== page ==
Re:A reminder of how insecure ALL money is? (1)

Anonymous Coward | 1 year,18 days | (#43358061)

The people in Cyprus used to sleep well too.

Re:A reminder of how insecure ALL money is? (0)

Anonymous Coward | 1 year,18 days | (#43358079)

They're still sleeping just fine; no money was taken from accounts under the 100,000 euro insurance limit.

Anything over 100,000 euros was uninsured, just as anything over $250,000 is uninsured in the US. Those depositors were generally not "people in Cyprus" but rather "people in Russia with money in Cyprus".

Re:A reminder of how insecure ALL money is? (4, Informative)

Wonko the Sane (25252) | 1 year,18 days | (#43358133)

Those depositors were generally not "people in Cyprus" but rather "people in Russia with money in Cyprus".

No, the Russians were all tipped off ahead of time, and were able to withdraw their money via overseas branches that remained open during the freeze in Cyprus. The only people who were affected were regular people and small businesses.

Re:A reminder of how insecure ALL money is? (2)

prisoner-of-enigma (535770) | 1 year,18 days | (#43358181)

Anything over 100,000 euros was uninsured, just as anything over $250,000 is uninsured in the US. Those depositors were generally not "people in Cyprus" but rather "people in Russia with money in Cyprus".

And this makes the people who were subjected to government-authorized robberies sleep better at night...how exactly? When the government can arbitrarily decide to take your funds, does it really matter where thy put the dollar/euro limit at? This should terrify everyone.

Re:A reminder of how insecure ALL money is? (1)

Anonymous Coward | 1 year,18 days | (#43358673)

Anything over 100,000 euros was uninsured, just as anything over $250,000 is uninsured in the US. Those depositors were generally not "people in Cyprus" but rather "people in Russia with money in Cyprus".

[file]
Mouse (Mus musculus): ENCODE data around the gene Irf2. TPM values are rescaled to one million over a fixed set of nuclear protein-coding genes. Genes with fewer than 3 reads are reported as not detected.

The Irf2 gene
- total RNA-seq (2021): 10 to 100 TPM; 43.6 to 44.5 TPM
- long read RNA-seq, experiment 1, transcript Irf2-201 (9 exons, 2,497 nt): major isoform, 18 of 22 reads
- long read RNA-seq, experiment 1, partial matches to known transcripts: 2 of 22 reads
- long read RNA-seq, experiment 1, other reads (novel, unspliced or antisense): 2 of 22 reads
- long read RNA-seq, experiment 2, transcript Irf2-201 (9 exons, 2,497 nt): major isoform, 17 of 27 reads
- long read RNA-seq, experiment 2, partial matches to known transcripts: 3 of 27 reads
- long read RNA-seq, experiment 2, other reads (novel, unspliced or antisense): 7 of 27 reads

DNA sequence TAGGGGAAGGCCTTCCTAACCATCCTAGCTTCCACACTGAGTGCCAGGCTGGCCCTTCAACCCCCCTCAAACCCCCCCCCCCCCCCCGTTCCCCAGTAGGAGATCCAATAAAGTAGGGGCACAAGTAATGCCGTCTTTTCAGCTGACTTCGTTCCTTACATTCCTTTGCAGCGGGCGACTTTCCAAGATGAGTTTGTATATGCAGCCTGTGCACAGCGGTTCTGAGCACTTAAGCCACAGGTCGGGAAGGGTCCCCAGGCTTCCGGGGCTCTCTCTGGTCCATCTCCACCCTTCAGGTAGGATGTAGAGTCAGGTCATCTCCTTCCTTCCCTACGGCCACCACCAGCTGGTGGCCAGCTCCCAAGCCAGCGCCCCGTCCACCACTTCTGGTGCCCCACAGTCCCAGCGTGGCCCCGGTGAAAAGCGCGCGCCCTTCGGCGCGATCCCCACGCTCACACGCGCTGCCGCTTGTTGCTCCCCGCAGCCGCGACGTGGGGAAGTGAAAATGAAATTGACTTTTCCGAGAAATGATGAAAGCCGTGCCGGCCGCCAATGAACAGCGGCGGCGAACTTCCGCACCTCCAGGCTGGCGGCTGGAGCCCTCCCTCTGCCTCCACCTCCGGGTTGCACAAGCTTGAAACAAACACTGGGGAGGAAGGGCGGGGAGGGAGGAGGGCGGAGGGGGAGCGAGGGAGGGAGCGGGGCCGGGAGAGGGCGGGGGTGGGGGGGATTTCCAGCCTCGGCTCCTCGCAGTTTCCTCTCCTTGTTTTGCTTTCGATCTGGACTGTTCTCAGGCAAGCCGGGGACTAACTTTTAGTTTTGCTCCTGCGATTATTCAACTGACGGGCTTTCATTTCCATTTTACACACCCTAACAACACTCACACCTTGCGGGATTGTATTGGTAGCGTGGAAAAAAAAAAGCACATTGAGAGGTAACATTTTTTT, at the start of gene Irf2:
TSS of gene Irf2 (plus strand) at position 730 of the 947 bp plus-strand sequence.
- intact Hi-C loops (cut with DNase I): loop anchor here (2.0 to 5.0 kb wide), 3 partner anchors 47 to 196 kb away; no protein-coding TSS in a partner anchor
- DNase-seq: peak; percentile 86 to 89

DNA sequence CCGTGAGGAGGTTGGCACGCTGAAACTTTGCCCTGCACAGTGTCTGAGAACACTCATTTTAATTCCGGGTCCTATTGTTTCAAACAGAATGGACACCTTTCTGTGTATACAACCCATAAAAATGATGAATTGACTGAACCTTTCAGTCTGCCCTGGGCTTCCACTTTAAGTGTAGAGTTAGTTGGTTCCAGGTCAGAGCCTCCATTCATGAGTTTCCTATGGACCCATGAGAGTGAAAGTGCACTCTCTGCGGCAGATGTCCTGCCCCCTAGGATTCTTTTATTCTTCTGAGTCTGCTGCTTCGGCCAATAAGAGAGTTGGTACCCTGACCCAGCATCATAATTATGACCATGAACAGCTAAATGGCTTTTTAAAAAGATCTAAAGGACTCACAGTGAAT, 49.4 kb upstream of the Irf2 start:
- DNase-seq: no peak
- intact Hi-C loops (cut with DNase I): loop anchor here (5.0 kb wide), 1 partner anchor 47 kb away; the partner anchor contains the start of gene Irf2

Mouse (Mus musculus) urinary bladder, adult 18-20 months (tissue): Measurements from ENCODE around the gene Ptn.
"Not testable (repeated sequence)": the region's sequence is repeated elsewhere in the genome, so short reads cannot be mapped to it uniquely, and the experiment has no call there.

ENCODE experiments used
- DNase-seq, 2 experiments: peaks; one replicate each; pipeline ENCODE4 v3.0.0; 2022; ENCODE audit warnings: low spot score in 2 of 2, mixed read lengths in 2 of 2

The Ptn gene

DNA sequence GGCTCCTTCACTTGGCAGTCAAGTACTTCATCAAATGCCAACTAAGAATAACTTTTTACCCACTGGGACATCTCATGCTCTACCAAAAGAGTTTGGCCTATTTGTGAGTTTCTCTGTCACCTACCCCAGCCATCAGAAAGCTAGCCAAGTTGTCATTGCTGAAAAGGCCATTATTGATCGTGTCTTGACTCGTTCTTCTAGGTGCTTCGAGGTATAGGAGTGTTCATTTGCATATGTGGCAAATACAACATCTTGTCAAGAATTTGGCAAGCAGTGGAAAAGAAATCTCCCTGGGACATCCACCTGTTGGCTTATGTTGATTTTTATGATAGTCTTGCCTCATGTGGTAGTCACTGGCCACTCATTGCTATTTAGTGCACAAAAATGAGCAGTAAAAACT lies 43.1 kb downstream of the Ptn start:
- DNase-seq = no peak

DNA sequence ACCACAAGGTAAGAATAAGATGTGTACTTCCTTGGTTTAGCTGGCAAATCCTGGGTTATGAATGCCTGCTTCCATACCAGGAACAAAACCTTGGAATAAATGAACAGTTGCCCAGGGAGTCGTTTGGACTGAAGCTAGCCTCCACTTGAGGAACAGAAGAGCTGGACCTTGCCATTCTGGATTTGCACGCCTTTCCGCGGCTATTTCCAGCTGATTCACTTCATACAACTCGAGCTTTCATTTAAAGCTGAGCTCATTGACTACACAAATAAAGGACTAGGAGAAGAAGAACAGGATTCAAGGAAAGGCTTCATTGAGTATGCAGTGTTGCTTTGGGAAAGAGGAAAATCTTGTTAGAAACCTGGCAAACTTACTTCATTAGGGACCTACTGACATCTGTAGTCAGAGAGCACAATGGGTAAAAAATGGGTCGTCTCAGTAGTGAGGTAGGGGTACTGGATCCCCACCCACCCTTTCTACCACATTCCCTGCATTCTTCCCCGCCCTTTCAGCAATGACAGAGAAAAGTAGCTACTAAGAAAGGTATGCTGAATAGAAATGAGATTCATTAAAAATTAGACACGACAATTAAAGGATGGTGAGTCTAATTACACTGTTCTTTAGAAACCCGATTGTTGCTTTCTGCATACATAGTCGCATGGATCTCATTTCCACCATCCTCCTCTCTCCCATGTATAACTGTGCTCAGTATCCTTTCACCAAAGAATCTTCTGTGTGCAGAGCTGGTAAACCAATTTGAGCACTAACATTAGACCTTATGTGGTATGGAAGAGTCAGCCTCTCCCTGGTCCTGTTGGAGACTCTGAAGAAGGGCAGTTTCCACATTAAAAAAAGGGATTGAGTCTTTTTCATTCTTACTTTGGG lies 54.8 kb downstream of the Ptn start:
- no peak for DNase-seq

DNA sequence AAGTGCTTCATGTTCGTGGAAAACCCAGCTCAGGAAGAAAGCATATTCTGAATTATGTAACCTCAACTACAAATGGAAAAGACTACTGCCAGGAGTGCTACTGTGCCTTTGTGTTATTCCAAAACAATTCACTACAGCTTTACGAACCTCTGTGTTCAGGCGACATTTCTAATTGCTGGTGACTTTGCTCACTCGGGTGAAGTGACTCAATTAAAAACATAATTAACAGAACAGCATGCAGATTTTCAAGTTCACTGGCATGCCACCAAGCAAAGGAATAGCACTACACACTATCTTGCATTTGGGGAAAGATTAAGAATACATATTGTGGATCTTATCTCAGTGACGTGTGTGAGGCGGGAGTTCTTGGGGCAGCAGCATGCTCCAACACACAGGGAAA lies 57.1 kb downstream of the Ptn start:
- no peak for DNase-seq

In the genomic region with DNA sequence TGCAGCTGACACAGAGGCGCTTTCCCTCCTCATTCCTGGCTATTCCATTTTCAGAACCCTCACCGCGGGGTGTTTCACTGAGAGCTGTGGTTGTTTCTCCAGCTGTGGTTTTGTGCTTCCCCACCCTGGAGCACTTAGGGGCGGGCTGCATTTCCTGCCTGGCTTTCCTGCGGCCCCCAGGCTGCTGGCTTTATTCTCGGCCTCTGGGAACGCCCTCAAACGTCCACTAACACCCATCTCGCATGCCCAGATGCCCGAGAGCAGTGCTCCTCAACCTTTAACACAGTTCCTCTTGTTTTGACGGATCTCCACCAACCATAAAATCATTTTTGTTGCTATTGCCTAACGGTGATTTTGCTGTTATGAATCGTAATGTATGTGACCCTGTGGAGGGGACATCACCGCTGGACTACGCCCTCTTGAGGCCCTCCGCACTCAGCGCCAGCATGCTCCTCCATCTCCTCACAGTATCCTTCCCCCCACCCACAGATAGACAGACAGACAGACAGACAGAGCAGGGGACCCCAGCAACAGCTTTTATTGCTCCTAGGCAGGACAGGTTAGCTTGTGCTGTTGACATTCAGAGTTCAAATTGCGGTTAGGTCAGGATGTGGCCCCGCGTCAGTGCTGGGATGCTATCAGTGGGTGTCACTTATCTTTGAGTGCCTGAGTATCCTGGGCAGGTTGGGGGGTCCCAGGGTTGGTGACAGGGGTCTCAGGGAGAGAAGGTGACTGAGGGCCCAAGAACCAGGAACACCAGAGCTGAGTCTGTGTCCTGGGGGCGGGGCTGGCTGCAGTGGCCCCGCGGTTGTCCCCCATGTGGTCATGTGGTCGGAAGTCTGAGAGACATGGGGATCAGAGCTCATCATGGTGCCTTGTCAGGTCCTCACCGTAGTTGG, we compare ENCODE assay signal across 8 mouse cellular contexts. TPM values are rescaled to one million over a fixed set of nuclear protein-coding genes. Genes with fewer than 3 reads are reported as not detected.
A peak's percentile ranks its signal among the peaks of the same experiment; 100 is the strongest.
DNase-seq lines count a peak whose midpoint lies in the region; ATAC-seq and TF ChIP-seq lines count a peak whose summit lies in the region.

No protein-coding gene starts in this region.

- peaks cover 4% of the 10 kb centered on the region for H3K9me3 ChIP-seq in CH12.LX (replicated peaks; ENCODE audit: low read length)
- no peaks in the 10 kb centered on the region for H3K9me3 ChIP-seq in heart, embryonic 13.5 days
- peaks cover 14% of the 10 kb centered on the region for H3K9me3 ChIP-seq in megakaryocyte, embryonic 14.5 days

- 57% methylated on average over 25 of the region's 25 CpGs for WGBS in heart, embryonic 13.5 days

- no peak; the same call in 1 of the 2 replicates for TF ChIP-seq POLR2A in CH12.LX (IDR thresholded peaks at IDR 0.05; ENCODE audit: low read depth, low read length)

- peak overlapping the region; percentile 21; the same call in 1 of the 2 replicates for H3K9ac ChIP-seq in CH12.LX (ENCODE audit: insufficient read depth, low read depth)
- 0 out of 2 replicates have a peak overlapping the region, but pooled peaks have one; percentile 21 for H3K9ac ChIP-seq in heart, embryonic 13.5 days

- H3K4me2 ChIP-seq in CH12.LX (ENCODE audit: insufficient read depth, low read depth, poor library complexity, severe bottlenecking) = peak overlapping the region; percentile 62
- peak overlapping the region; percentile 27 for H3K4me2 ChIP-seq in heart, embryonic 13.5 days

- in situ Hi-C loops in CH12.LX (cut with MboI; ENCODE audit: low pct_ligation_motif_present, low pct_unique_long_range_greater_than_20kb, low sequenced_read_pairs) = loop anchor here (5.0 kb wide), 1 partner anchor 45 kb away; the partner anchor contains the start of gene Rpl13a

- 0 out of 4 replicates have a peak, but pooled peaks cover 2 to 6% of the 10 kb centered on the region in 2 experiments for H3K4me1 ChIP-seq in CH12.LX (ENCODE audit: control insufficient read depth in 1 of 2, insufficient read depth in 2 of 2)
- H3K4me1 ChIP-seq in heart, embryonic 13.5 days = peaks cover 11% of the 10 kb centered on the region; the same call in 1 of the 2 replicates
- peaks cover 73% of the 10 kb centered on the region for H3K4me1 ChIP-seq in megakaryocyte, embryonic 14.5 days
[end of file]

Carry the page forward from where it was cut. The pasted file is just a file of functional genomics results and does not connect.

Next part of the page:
And this makes the people who were subjected to government-authorized robberies sleep better at night...how exactly? When the government can arbitrarily decide to take your funds, does it really matter where thy put the dollar/euro limit at? This should terrify everyone.

It is interesting when government *not* bailing out failing banks with other taxpayers money is "government-authorized robberies". The bank is bankrupt. The available values left after the bankrupt business is not enough to cover more than around half the value of large deposits (exactly how much is not clear yet, have varied). The other half "disappears", nobody are stealing it, the money doesn't exist anymore, the bank has lost them. The government is intervening to secure that people with smaller deposits are shielded to a larger degree than the really large deposits, and secure the insured amount per depositor (100.000 EUR per person)

Re:A reminder of how insecure ALL money is? (1)

roman_mir (125474) | 1 year,18 days | (#43358541)

Without the 10 Trillion Euro bailout by the rest of EU nobody would have 1 red cent in Cyprus. While the gov't promised to insure deposits of up to 100K Euro, the reality is that there is no such insurance, there is no money.

In USA in a very perverted way the Too Big To Fail will be bailed out again with the tax payer money (actually with everybody's money due to inflation) when the Fed will just print and give the money to FDIC to 'cover losses'.

The reality is that Cyprus had no insurance, neither does USA.

25Billion in FDIC 'assets' (Treasuries are not assets), to cover 10 Trillion USD of bank deposits. If that's not a scam of massive proportions then I don't know anything.

Re:A reminder of how insecure ALL money is? (2)